Record U.S. job openings with lower hiring show labor shortage
(Bloomberg) -- An increase in U.S. job openings in April to a record high indicates demand for workers remains strong in the world’s largest economy while the supply is tightening, a Labor Department report showed Tuesday.
|Highlights of Job Openings (April)|
The increase in help-wanted signs, coupled with a decline in hiring, may indicate that companies are increasingly dealing with a shortage of qualified workers as the job market tightens. The figures are in sync with the overall picture of a labor market that continues to be resilient, helping boost consumer spending and contributing to the economy’s rebound this quarter. Figures released last week showed the unemployment rate fell to a 16-year low of 4.3 percent in May even as hiring cooled.
- Layoffs fell to 1.59 million from 1.66 million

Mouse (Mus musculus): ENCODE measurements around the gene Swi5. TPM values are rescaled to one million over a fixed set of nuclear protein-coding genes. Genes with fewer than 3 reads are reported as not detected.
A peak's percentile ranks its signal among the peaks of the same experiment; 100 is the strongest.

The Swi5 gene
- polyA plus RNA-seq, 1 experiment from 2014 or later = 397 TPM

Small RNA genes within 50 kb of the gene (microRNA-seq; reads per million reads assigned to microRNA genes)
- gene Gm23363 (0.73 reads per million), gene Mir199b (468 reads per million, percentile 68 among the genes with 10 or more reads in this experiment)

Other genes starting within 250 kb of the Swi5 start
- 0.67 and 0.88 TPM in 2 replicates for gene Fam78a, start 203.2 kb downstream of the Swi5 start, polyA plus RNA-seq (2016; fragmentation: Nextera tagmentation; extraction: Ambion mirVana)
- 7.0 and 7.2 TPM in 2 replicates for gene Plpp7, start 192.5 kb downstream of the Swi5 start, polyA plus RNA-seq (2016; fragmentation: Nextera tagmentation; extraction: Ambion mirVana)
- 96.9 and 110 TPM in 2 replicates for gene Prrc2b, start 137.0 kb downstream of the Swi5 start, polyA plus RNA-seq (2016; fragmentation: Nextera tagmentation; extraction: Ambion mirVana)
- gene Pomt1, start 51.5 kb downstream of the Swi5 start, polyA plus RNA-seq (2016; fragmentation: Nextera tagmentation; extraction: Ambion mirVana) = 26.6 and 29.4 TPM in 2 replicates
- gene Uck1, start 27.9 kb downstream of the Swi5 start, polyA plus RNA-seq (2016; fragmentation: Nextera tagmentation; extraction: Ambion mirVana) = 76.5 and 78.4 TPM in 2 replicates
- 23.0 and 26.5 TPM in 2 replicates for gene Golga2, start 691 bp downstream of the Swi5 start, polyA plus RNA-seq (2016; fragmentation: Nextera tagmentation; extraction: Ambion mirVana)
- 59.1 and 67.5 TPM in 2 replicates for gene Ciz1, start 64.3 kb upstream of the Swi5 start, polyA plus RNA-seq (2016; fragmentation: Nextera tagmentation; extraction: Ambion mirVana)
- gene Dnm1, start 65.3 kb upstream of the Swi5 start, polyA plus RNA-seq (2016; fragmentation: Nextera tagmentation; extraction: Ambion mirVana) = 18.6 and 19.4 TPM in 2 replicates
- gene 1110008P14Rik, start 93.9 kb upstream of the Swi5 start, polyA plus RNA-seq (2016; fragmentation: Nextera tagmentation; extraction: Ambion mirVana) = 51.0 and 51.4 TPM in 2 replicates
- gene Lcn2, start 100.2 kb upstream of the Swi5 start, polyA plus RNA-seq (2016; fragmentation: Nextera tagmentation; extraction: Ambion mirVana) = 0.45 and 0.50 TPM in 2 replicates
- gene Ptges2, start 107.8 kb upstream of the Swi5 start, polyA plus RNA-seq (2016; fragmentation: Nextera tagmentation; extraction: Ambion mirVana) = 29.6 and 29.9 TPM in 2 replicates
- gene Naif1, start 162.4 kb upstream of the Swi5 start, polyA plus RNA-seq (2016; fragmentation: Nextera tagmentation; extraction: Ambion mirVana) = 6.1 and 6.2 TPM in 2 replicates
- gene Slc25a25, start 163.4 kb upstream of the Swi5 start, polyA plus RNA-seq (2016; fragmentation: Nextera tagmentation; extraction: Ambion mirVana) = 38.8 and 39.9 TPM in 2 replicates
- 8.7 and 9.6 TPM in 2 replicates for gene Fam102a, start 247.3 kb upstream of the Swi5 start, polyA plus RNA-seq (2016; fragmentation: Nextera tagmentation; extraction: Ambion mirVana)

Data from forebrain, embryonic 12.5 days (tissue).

- There were 1.2 unemployed people vying for every opening in April, compared with 1.9 people when the recession began at the end of 2007
- Accommodation and food services, construction, financial activities were among industries posting increased openings; vacancies declined in manufacturing, retail
- In the 12 months through April, the economy created a net 2.2 million jobs, representing 62.9 million hires and 60.7 million separations
- Although it lags the Labor Department’s other jobs data by a month, the JOLTS report adds context to monthly payrolls figures by measuring dynamics such as resignations, help-wanted ads and the pace of hiring